1178-79. Because the public's interest in non-dispositive motions is relatively low, a party seeking 24 to seal a document attached to a non-dispositive motion need only demonstrate "good cause." 25

Pintos v. Pac. Creditors Ass'n, 605 F.3d 665, 678 (9th Cir. 2010) (applying "good cause" standard 26 to all non-dispositive motions, because such motions "'are often unrelated, or only tangentially 27 related, to the underlying cause of action'" (citing Kamakana, 447 F.3d at 1179)).

II.Legal Standard

As this Court has explained in its previous sealing orders in this case, courts have Cir. 2006) (quoting Foltz v. State Farm Mut. Auto. Ins. Co., 331 F.3d 1122, 1135 (9th Cir. 2003)).

2 judgment, is at the heart of the interest in ensuring the 'public's understanding of the judicial 3 process and of significant public events.'" Kamakana, 447 F.3d at 1179 (quoting Valley 4

Broadcasting Co. v. U.S. Dist. Court for Dist. of Nev., 798 F.2d 1289, 1294 (9th Cir. 1986)). Thus, 5 a party seeking to seal a judicial record attached to a dispositive motion or presented at trial must 6 articulate "compelling reasons" in favor of sealing. See id. at 1178. "In general, 'compelling 7 reasons' . . . exist when such 'court files might have become a vehicle for improper purposes,' such 8 as the use of records to . . . release trade secrets." Id. at 1179 (citing Nixon, 435 U.S. at 598). The 9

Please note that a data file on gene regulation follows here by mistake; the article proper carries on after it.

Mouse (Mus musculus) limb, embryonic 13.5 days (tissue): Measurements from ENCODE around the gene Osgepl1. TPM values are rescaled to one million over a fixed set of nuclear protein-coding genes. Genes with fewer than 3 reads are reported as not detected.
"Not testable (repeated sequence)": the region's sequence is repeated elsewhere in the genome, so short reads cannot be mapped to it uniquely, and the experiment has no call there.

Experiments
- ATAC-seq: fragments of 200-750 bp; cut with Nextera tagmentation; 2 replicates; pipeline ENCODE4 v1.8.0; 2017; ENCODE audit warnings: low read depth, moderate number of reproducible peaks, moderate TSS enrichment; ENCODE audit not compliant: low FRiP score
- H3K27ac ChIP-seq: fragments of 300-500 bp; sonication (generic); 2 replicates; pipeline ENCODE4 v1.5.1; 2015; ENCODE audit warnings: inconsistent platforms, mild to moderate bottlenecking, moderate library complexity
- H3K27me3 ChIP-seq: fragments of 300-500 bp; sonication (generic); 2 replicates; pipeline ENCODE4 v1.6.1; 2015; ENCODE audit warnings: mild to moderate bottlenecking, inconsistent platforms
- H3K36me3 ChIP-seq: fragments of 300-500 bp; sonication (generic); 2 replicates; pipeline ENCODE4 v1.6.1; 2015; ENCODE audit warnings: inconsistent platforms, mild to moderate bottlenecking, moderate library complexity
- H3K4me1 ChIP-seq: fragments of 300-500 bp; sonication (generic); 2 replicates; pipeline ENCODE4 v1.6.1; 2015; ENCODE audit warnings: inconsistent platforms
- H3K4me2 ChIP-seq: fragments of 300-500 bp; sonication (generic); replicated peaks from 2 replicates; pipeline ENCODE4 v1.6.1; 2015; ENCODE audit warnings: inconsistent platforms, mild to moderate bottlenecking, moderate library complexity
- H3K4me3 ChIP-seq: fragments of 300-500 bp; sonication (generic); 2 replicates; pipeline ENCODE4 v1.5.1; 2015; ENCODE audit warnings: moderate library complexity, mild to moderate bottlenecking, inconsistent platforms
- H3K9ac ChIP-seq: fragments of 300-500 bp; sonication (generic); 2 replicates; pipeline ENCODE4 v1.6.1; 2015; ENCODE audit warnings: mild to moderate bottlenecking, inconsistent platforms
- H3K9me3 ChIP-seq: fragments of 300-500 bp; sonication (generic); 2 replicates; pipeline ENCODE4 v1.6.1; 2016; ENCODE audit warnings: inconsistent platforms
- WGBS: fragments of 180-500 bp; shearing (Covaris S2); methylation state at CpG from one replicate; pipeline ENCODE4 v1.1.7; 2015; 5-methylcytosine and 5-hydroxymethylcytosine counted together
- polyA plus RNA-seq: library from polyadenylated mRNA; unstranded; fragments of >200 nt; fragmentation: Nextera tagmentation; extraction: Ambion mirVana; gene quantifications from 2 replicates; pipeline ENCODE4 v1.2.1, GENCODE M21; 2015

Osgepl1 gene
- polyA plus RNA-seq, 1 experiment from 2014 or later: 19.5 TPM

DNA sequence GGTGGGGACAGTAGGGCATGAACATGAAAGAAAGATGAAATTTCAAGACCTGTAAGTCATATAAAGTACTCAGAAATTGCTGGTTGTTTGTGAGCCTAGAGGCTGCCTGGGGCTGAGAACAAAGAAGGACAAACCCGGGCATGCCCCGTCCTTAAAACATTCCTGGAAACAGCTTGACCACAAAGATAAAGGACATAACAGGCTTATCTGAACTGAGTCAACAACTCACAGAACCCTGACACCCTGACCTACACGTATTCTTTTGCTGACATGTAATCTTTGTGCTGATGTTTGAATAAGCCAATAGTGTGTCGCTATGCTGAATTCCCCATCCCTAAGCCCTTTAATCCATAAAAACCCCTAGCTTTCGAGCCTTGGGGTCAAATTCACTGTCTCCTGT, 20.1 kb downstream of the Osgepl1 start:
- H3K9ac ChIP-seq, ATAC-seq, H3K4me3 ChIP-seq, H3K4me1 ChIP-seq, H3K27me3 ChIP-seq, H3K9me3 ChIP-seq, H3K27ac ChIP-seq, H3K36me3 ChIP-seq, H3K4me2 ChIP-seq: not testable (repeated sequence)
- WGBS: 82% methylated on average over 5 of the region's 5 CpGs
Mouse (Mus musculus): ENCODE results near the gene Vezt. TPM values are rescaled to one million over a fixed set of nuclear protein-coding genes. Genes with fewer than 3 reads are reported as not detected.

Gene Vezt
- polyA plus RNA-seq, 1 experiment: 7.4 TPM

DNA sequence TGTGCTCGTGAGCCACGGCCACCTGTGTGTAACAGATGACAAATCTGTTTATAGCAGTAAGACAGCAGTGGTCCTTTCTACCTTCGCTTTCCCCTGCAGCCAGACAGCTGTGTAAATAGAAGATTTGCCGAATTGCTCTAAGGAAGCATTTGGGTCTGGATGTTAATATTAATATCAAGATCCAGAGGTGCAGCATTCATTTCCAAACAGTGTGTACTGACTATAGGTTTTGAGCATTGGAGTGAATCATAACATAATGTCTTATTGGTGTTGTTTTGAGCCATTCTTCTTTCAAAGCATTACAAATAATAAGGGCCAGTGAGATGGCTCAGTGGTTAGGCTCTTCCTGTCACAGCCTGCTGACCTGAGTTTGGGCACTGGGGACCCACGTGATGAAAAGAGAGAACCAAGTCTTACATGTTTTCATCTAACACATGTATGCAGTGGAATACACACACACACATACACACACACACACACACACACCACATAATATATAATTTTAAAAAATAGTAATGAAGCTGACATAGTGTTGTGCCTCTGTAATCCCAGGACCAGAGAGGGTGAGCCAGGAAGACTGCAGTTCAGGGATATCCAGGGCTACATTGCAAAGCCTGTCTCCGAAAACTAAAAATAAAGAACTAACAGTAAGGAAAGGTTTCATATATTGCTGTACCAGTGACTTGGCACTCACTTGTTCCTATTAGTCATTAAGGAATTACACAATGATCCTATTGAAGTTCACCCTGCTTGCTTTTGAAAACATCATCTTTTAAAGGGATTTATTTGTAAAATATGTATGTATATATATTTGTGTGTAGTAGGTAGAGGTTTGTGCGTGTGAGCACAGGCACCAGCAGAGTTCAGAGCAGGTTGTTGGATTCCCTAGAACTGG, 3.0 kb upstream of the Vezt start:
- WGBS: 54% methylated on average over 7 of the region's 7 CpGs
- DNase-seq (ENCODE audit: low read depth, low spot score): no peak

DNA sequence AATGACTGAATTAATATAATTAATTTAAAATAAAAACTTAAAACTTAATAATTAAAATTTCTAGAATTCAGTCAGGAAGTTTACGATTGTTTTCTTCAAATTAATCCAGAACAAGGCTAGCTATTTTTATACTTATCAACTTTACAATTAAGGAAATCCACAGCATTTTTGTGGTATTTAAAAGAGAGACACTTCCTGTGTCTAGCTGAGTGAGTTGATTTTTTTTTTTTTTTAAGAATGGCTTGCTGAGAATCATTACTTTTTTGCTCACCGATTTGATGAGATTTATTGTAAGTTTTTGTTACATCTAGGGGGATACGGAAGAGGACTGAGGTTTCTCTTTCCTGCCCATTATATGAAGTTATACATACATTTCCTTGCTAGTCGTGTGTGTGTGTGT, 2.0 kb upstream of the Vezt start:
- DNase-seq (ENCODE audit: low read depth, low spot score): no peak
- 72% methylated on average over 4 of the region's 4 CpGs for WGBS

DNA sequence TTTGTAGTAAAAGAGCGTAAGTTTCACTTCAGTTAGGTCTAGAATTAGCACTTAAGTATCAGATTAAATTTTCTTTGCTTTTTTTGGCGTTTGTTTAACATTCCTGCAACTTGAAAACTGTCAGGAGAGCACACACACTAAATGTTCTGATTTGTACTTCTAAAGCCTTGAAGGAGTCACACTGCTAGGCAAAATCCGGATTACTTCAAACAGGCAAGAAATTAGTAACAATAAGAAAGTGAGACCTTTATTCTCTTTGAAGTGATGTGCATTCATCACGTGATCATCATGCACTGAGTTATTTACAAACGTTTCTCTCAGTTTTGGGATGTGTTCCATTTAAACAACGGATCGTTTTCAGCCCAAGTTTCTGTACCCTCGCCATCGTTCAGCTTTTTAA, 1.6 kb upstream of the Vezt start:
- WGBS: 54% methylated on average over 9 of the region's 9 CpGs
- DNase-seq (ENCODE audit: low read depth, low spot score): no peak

Conversely, "the resolution of a dispute on the merits, whether by trial or summary Ninth Circuit has adopted the Restatement's definition of "trade secret" for purposes of sealing, 10 holding that "[a] 'trade secret may consist of any formula, pattern, device or compilation of 11 information which is used in one's business, and which gives him an opportunity to obtain an 568, 569-70 (9th Cir. 2008) (quoting Restatement of Torts § 757, cmt. b). Additionally, 569 (9th Cir. 2008) (citing Nixon, 435 U.S. at 598). 18 case cannot fairly be characterized as "unrelated, or only tangentially related, to the underlying 19 cause of action." Kamakana, 447 F. 3d at 1179. To the contrary, these motions implicate the very 20 core of Apple's claims and Apple's desired relief in bringing suit against Samsung. As evidenced 21 by the plethora of media and general public scrutiny of the preliminary injunction proceedings and 22 the trial, the public has a significant interest in these court filings, and therefore the strong 23 presumption of public access applies. Accordingly, the "compelling reasons" standard applies to 24

Apple's Damages Motion, and to documents supporting it. advantage over competitors who do not know or use it." In re Electronic Arts, 298 Fed. App'x 13

"compelling reasons" may exist if sealing is required to prevent judicial documents from being

United Stat

used "'as sources of business information that might harm a litigant's competitive standing.'" Id. at 16

As this Court has previously ruled, motions concerning the remedies to ...